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Ofsted report expected to show vast improvement in Plymouth children's services

Plymouth City Council offices. Image courtesy: Google Street View

Leaders say it could be "on the cusp of outstanding" in three years

A report by education watchdog inspectors due in two weeks’ time is expected to show a vast improvement in Plymouth’s children's services.

In December 2022 Ofsted told the city council of its “serious and widespread systemic failings” in its children’s services that were leaving children “at risk of significant harm.”

Cabinet member for children’s service Cllr Jemima Laing (Lab, Stoke) told the council’s education and children’s social care overview and scrutiny committee the city is now “in a different place.”

The workforce has stabilised and leadership improved, she said, and recruitment and retention of staff had resulted in more manageable caseloads. Morale is also much better.

“There has been a significant shift from the monitoring report back in December 2022 and we are in a very different place,” she said. “It’s not a matter of firefighting, but putting in firm foundations and being able to show that that improvement work is sustainable.”

Following a six-month stabilisation phase, the council is moving into a three year plan to “develop and embed improvements” with officers expecting the service to be “on the cusp of outstanding” by 2027.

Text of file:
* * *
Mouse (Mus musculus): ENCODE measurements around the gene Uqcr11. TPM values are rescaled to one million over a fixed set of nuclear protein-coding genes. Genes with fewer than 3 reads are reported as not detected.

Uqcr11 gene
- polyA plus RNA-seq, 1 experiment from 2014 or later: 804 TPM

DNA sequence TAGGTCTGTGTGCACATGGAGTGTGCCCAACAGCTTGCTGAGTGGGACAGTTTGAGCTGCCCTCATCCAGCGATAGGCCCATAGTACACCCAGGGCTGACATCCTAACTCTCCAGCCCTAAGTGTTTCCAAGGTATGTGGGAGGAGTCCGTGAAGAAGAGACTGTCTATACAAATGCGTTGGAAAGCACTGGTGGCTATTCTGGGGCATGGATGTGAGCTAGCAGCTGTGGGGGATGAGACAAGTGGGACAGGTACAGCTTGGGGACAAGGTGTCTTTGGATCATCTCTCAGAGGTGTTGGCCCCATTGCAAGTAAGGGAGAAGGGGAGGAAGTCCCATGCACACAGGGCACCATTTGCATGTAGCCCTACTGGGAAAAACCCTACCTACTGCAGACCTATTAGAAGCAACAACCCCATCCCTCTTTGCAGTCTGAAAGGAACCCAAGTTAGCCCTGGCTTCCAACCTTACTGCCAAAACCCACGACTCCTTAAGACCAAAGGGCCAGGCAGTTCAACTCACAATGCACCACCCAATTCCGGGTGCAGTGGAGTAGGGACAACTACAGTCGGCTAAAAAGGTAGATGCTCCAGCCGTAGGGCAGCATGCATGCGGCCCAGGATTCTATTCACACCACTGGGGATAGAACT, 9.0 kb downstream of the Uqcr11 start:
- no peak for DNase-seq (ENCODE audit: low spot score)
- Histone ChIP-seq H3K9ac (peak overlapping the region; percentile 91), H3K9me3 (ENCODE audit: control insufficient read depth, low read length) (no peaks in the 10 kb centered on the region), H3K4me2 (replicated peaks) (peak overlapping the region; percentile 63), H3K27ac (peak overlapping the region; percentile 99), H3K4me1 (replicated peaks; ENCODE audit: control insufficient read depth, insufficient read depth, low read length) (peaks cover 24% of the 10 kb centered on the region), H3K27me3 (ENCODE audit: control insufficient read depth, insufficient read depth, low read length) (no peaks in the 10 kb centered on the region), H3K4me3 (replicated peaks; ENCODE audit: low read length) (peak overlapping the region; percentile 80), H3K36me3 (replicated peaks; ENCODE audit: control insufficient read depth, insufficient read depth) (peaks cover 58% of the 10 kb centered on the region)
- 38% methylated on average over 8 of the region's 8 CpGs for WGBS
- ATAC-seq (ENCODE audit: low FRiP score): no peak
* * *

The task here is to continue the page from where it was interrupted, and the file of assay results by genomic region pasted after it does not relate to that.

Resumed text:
More families receive early intervention help and the needs of vulnerable children being addressed more quickly. One of the criticisms in the Ofsted report is that help and protection at the front door had declined, causing escalating needs and more children coming into care.

Assessment times and supervision have improved and re-referrals have returned to acceptable levels.

The number of children on a child protection plan for more than 12 months halved from September last year.

Cllr Laing praised the children’s services team which has "shown passion, drive and commitment" during the latest Ofsted inspection which lasted three weeks. The report will be published on Friday 15 March.

“The team are showing that they are making a difference to children’s lives,” she said. “I can’t say much ahead of the report coming out but Ofsted felt we know ourselves and have entered this process in a very open fashion.

“Our commitment to early help is really strong now and it will be a main focus in the new phase of this plan.”

Councillors were told that the city’s family hubs would be a key part of the “right help at the right time “ children's services strategy.

The city council is allocating an extra £12 million for children’s services in the budget for 2024/25 to avoid another overspend.

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